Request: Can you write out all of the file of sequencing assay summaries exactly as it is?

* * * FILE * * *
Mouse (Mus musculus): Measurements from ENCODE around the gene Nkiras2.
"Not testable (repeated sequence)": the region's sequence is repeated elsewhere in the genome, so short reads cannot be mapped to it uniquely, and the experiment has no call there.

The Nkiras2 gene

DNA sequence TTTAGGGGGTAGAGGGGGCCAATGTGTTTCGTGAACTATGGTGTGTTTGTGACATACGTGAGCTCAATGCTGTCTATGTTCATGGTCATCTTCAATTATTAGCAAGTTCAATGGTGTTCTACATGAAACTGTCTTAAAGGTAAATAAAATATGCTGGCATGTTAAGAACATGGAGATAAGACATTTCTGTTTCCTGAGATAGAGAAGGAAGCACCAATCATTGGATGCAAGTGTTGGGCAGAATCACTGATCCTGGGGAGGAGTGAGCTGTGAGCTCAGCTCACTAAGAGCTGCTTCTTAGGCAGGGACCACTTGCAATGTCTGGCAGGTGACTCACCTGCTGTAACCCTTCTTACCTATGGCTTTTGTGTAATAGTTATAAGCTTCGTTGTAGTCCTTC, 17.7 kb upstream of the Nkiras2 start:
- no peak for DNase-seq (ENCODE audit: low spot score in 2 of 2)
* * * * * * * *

Mouse (Mus musculus): Measurements from ENCODE around the gene Nkiras2.
"Not testable (repeated sequence)": the region's sequence is repeated elsewhere in the genome, so short reads cannot be mapped to it uniquely, and the experiment has no call there.

The Nkiras2 gene

DNA sequence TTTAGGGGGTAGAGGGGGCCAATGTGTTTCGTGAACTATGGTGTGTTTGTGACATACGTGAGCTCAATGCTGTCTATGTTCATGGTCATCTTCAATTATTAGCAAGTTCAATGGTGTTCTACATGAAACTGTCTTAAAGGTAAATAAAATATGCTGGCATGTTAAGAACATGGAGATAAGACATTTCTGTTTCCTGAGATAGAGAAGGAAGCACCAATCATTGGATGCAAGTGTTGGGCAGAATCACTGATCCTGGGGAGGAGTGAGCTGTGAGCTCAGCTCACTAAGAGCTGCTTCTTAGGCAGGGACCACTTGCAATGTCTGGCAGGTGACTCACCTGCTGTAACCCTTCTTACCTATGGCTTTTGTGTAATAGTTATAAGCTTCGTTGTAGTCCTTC, 17.7 kb upstream of the Nkiras2 start:
- no peak for DNase-seq (ENCODE audit: low spot score in 2 of 2)